Eino S. Repo

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Eino S. Repo in 1965.

Eino Sakari Repo (September 6, 1919, Isokyrö – December 15, 2002, Helsinki) was the president of state owned Finnish Broadcasting Company from 1965 to 1969 and head of the radio from 1969 to 1974. His time as president was known as Repo's Radio.

Eino S. Repo took part in the Winter and Continuation War, and left the field in 1944 as captain.

In 1948 he graduated as a Candidate of Philosophy from the University of Helsinki; his main subject was literature.

Repo was a free literary critic and wrote criticisms to the Uusi Suomi newspaper and Parnasso magazine. Repo was known as a radical, and soon Uusi Suomi didn't like his writing any more, and also he didn't have a very good relationship with the main critic Veikko Antero Koskenniemi.

From 1958 to 1964 Repo was a reporter for Apu magazine, and then became a program manager at MTV3. When Finnish Broadcasting Company's president Einar Sundström retired in 1965, Repo became his successor as candidate of Agrarian Party. One of his supporters in Finnish Broadcasting Company was Urho Kekkonen, then the President of Finland.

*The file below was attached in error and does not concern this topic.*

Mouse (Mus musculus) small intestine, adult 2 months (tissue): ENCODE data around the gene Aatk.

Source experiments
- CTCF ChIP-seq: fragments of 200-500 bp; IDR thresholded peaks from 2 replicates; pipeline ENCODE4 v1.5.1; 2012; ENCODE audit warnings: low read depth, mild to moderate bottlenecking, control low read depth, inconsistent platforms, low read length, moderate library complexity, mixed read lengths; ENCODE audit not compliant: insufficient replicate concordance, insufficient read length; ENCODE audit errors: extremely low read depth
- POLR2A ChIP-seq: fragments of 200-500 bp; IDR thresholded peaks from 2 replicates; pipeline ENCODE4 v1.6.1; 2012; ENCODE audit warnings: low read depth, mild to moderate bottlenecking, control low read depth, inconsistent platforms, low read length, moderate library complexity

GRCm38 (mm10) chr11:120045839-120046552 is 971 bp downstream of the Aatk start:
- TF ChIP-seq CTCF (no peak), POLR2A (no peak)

During the Repo presidency, big reforms were made at Finnish Broadcasting Company. During the Repo era left-wing student radicalism was growing also in Finnish Broadcasting Company.

Repo gave support to left-wing students and to their critical social programs, these offers started the so-called Repo's Radio. Many critics wrote that Finnish Broadcasting Company during Repo presidency wasn't so much radio as it was a political institute.

Finnish Broadcasting Company was blamed for supporting the lefts' victory in the parliament elections in 1966. Repo was not elected to a second five-year term to Finnish Broadcasting Company, but he was made head of the radio. He retired in 1974.

During the Zavidovo scandal, Kekkonen's advisor Antero Jyränki told in his questioning that he gave the place of documents which were the part of the Zavidovo notepad, to Repo.

External links[edit]

  • Eino S. Repo. 375 humanists, 3 March 2015. University of Helsinki.